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Why It Needs an Emoji: Bitcoin’s Quirky Story (So Far)

Last Updated May 22, 2024 8:12 AM
Last Updated May 22, 2024 8:12 AM
By Eleonor Genova
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Key Takeaways
  • The historical significance of Bitcoin and its societal impacts continue to be a topic of interest and discussion.
  • The statistics indicate a substantial, verified user base and extensive community engagement within the crypto sphere.
  • The proposed emoji would embody the essence of Bitcoin as a cultural and economic phenomenon.

Bitcoin’s (BTC) path to adoption remains as wild a ride as ever—less a narratable story than a sequence of joyously weird, often seemingly random events. One such occurred 14 years ago, when a famous transaction happened.

You know, one where someone paid 10,000 BTC for two pizzas. We’ve come to celebrate it as Bitcoin Pizza Day, one of those weird instances that captures people’s attention and puts Bitcoin in their minds.

From the now-legendary Bitcoin pizza purchase in 2010 to Wall Street stacking the asset in 2024, it’s now time for the BTC emoji to become the latest quirky story in the chronicles of crypto history.

Back in 2010, Laszlo Hanyecz famously spent  10,000 BTC, just shy of $670 million in today’s Bitcoin/U.S. dollar rate, to not only buy pizza but also execute the first documented transaction of a good purchased with BTC. From $25 to $670 million in less than the duration of the average homeowner loan.

Now, the Bitcoin emoji could become the next symbol of Bitcoin’s stable journey towards widespread adoption.

From niches to riches

The startling rebound of the crypto markets at the start of this year has had everyone speculating: will 2024 be the year that BTC finally reaches the monumental $100,000 milestone? When it briefly drifted above $73,000 back in March this year, it certainly seemed within reach, and plenty of commentators still believe that it’s possible.

Even the most hardened crypto skeptics—and yes, there are still plenty—cannot deny that the Bitcoin journey is an intriguing, feel-good, turn-of-fortune story.

Back in 2010, only a small handful of people in the world even knew that Bitcoin existed. Today, it’s a mainstream trillion-dollar asset that’s still every bit as accessible to the average Joe as it is to the global financial institutions that now hold and trade it.

Despite being pronounced dead more times than anyone can remember, it’s survived every crash and crisis, due to the commitment, resilience, and, well, stubbornness of its ever-growing community.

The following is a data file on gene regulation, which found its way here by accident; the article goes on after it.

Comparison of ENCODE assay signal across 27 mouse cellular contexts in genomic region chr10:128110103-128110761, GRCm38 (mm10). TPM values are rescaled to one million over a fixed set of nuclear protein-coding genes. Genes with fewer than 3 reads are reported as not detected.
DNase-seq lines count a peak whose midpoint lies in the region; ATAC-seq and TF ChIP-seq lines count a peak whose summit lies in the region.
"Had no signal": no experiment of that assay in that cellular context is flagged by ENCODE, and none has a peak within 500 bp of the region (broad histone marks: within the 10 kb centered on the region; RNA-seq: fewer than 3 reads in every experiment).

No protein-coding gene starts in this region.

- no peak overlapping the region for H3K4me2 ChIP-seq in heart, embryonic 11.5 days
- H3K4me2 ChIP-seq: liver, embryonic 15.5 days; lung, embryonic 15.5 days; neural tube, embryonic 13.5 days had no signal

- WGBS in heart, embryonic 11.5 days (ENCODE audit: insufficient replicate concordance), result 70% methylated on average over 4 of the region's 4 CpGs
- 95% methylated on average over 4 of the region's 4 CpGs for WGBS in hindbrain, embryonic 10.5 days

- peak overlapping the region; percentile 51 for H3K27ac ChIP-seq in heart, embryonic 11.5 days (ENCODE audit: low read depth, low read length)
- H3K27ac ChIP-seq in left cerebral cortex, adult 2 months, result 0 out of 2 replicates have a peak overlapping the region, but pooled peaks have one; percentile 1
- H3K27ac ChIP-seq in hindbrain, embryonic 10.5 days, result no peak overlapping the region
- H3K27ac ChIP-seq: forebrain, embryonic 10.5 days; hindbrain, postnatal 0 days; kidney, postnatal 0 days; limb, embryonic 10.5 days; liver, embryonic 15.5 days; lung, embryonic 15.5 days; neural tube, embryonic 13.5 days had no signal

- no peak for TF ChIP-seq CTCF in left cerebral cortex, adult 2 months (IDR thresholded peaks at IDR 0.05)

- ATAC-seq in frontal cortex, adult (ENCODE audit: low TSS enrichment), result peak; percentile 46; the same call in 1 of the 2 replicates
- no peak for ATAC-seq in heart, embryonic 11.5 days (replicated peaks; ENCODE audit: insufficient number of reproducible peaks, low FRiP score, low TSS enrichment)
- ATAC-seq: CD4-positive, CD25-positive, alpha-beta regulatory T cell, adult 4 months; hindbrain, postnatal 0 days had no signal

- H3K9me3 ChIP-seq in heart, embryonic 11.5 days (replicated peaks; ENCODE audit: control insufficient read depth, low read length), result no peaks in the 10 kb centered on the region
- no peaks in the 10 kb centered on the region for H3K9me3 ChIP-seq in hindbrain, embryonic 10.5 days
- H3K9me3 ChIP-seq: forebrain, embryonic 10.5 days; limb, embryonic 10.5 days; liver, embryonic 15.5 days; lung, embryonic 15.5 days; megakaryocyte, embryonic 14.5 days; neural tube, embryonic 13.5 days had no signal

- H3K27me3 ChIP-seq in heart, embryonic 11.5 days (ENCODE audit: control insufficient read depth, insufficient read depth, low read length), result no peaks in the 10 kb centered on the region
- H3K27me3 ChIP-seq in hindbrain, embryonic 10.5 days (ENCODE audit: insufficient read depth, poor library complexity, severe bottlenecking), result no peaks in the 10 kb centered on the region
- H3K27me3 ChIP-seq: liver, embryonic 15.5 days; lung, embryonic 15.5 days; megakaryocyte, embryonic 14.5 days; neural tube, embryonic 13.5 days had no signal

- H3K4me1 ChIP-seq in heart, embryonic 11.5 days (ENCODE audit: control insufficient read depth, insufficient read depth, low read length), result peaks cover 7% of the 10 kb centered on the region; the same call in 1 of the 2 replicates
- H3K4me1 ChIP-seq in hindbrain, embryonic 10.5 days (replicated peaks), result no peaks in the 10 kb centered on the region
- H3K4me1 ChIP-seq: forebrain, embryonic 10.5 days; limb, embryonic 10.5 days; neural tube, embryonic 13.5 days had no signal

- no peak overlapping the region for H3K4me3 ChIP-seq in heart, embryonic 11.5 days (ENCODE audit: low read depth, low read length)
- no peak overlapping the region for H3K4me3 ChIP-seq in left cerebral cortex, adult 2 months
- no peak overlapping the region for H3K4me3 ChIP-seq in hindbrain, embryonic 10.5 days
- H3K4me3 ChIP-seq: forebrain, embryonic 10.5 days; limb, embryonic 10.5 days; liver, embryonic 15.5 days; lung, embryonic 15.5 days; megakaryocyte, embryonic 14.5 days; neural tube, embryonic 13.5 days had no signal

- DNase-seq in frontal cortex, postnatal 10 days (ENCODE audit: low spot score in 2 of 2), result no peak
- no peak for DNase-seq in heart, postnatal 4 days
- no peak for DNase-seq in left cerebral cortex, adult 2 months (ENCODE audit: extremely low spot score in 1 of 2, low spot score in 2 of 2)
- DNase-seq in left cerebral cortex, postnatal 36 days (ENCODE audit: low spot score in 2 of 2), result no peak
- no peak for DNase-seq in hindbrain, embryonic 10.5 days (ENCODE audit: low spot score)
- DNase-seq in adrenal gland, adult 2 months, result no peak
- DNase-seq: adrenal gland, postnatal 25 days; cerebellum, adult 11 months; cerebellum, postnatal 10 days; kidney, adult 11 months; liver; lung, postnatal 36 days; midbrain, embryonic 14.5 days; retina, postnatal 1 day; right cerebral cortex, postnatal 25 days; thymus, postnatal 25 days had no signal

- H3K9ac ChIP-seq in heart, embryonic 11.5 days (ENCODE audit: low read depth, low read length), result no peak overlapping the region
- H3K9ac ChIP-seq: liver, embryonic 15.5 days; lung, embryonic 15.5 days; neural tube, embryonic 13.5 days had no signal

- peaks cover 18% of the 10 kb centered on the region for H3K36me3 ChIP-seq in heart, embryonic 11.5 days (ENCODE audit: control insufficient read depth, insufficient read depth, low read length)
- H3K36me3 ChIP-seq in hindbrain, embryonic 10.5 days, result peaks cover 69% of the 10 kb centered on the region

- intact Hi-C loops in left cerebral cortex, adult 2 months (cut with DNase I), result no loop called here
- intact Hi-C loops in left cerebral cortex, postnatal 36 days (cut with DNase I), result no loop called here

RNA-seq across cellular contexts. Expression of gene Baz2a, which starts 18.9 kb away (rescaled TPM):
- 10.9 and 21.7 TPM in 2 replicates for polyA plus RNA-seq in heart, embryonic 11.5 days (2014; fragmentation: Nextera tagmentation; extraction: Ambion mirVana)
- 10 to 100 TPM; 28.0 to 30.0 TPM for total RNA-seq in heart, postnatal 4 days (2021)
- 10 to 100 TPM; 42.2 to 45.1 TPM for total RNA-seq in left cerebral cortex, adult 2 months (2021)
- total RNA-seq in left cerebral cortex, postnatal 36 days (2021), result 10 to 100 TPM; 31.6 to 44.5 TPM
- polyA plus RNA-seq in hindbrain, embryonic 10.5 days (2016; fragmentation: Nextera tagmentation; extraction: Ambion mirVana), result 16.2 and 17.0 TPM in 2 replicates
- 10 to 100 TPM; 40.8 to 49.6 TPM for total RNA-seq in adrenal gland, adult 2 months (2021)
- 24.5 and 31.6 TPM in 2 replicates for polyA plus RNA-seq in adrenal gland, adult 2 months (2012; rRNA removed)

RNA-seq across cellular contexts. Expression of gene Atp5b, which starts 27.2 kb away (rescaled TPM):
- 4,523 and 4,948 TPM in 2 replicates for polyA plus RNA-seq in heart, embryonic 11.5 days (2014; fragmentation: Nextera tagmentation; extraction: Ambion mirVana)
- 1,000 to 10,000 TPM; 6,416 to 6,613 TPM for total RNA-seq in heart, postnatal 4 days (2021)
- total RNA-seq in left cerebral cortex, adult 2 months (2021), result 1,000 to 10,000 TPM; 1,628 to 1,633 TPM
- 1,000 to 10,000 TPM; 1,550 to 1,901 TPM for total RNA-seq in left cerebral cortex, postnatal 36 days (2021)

Now, a group of industry leaders are seeking to cement the orange BTC logo in Joe’s consciousness by having it officially adopted by the Unicode Consortium as part of the global library of emojis.

The “Bitcoin Deserves an Emoji” movement has garnered support from 45 of the best-known names in crypto, including BTC Inc, Kraken, Bitget, OKX, Brink, Chainalysis, Hacken, Nansen, and Unstoppable Domains, among others. This community-driven initiative has gained over 13,000 signatures in 50 days on Change.org.

Compare this with the similar Taco Bell campaign  to immortalize the taco as an emoji, which garnered 32,500 signatures in two years—could it be possible that people love Bitcoin even more than they love tacos? In any case, the numbers make a solid argument in favor of the BTC emoji.

A community that spans globally

Without wishing to inflame the Bitcoin vs. tacos debate, the on-chain nature of BTC transactions gives us clear insights as to its popularity. According to Glassnode , there are nearly 1.29 billion total Bitcoin addresses, while 52.6 million of those have a non-zero balance.

BTC addresses
Image source: Glassnode

“But aha!” Here the skeptics will interject, “All those addresses could be just fakes and bots, there’s no way of proving that they’re owned by real people.”

On the contrary, Statista puts  the number of identity-verified crypto users at over 500 million, based on figures from June 2023, long before Bitcoin’s latest, greatest, run at an ATH. That’s more than the entire population  of all EU member states.

Many of Bitcoin’s verified users are likely to be part of the 190,000 people who make a living out of the crypto industry, numbers estimated  by K33 research. Many, many more of them will be among the 7.9 million members of the r/cryptocurrency subreddit —the largest and most active crypto subreddit—and/or the 6.5 million members of r/Bitcoin .


Of course, people only join these spaces after they’ve heard about Bitcoin or crypto in the first instance, and their chances of doing so have increased greatly over the time since Laszlo Hanyecz paid 10,000 BTC for his pizzas.

In fact, according to Google News, Bitcoin mentions in the media have exceeded 53 million in the last year alone, and there have been close to 100 million mentions since 2020, the year that the previous Bitcoin emoji was rejected.

This campaign, much like Bitcoin Pizza Day itself, is one of those quirky, seemingly random events that mark Bitcoin’s journey to mainstream adoption. Who could have predicted that 14 years after 10,000 BTC were used to buy two pizzas, Wall Street ETFs and pension funds would be investing hundreds of millions?

It’s this randomness-turned-reality that makes Bitcoin so interesting and genuine. With everyone’s support, who wants to take a guess at what those two pizzas might be worth by 2034?

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